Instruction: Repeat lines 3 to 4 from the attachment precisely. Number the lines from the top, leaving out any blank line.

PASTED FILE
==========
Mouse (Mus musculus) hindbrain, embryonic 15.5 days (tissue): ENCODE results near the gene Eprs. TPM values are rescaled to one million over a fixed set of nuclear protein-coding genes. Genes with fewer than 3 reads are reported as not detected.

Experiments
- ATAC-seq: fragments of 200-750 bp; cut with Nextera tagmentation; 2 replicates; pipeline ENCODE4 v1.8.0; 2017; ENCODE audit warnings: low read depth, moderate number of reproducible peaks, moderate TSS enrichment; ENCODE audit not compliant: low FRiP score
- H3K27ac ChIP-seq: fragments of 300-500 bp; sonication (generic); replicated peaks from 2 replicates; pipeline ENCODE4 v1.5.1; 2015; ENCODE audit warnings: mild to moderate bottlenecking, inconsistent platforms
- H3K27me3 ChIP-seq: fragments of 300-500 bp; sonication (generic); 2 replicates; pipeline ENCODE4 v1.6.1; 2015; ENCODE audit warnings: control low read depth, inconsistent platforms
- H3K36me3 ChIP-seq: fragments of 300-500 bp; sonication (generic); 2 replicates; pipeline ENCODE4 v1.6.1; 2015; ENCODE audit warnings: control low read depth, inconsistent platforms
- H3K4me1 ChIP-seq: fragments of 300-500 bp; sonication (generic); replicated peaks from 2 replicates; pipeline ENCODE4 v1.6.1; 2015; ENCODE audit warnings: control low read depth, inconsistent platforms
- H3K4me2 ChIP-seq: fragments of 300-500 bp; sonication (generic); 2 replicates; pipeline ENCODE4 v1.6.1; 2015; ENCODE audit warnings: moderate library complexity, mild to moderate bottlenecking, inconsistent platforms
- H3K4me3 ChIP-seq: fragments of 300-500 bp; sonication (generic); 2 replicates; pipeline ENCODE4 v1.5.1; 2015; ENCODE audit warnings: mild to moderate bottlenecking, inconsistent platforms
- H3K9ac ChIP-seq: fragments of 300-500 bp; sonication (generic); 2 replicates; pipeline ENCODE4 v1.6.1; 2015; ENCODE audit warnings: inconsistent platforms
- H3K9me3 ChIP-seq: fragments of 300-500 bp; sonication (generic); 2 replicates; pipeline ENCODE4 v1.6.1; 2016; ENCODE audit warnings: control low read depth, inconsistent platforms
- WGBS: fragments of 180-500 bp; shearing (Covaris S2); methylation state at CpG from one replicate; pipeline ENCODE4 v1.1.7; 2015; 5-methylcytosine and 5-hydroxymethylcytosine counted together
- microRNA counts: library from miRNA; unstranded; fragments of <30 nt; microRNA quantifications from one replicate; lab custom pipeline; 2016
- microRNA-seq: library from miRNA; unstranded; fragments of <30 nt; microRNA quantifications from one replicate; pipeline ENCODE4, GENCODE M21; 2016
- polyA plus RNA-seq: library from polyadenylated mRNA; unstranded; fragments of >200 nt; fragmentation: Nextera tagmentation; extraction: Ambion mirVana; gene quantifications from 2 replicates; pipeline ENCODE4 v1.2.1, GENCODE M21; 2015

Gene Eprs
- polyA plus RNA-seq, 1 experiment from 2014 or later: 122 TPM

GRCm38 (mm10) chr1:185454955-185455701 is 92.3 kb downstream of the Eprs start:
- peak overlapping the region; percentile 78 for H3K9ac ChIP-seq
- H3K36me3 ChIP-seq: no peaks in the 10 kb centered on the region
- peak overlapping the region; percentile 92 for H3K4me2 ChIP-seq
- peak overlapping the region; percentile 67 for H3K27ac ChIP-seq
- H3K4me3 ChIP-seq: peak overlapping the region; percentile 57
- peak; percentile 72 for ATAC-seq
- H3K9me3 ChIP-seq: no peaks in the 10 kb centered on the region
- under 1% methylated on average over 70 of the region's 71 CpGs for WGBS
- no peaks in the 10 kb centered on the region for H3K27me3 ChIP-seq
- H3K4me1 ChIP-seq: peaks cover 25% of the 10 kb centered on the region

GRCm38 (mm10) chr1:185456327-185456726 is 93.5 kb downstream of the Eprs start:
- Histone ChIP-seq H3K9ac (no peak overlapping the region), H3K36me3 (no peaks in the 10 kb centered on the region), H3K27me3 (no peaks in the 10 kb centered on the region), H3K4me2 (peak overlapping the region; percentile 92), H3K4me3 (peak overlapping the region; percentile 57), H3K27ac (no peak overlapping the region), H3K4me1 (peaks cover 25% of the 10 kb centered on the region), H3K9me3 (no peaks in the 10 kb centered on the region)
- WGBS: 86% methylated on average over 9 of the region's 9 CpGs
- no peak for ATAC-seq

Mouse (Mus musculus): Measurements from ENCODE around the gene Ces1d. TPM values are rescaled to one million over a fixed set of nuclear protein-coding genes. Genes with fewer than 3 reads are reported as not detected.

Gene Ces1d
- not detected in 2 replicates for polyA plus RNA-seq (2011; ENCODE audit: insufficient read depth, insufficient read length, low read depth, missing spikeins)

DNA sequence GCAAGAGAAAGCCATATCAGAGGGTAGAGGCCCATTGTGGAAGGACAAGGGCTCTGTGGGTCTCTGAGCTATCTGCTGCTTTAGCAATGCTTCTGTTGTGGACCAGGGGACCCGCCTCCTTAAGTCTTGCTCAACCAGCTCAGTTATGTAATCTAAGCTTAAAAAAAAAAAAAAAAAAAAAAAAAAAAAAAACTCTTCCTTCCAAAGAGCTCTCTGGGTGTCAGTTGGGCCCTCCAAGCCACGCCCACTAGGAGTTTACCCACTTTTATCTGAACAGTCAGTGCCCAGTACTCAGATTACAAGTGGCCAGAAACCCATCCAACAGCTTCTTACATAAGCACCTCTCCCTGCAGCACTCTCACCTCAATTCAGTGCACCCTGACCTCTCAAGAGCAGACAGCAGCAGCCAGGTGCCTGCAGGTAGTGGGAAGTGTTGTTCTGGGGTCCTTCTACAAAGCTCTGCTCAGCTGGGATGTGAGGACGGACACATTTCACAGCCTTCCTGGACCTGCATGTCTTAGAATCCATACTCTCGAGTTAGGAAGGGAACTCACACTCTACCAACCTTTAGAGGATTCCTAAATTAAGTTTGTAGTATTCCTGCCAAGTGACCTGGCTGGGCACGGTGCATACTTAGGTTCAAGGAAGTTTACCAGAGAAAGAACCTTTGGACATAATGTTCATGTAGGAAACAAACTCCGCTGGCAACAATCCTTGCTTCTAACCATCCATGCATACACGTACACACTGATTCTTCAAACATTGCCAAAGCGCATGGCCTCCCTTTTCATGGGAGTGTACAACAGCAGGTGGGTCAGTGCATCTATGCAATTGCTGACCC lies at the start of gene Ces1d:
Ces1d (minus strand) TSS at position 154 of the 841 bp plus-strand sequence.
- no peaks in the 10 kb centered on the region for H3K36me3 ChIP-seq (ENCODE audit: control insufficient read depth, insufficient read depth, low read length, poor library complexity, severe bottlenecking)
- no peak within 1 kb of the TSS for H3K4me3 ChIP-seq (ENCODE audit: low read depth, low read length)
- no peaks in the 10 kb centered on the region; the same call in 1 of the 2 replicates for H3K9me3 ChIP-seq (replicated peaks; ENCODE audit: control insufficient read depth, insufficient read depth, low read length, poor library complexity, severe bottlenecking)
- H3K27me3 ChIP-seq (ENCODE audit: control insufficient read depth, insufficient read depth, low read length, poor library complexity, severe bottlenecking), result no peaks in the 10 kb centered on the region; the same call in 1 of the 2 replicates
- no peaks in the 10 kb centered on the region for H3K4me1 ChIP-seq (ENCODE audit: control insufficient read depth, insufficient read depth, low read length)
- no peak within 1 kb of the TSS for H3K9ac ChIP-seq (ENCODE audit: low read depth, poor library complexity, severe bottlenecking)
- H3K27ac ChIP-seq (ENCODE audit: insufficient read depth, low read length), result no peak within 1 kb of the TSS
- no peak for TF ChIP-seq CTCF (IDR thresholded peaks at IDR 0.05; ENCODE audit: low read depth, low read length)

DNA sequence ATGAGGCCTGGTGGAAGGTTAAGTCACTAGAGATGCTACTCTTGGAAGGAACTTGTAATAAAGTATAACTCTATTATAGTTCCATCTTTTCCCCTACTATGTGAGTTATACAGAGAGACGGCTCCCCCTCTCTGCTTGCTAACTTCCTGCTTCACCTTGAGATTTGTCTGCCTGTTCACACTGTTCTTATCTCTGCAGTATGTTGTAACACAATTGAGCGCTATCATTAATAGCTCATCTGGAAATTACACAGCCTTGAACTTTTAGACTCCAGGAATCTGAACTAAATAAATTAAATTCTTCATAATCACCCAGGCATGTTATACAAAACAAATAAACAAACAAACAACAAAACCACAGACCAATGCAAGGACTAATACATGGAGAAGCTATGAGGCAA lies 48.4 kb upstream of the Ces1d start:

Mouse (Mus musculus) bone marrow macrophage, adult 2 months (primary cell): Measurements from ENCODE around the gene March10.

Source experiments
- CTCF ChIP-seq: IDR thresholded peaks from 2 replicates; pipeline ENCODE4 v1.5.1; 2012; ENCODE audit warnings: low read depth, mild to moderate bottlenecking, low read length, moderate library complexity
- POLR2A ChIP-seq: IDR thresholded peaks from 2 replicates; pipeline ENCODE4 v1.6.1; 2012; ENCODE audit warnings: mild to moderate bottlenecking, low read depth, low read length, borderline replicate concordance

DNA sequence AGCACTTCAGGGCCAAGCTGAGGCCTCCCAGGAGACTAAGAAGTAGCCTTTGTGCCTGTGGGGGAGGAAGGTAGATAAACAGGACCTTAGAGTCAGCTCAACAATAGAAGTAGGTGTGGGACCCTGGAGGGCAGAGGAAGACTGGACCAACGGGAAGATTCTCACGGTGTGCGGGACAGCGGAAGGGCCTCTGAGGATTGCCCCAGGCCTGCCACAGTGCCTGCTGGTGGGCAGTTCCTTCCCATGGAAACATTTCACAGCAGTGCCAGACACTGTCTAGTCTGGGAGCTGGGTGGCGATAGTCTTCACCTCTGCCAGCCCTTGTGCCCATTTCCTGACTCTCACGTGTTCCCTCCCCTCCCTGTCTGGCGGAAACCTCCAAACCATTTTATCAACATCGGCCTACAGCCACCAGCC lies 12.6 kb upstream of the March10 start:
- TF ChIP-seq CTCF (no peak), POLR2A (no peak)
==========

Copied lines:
- ATAC-seq: fragments of 200-750 bp; cut with Nextera tagmentation; 2 replicates; pipeline ENCODE4 v1.8.0; 2017; ENCODE audit warnings: low read depth, moderate number of reproducible peaks, moderate TSS enrichment; ENCODE audit not compliant: low FRiP score
- H3K27ac ChIP-seq: fragments of 300-500 bp; sonication (generic); replicated peaks from 2 replicates; pipeline ENCODE4 v1.5.1; 2015; ENCODE audit warnings: mild to moderate bottlenecking, inconsistent platforms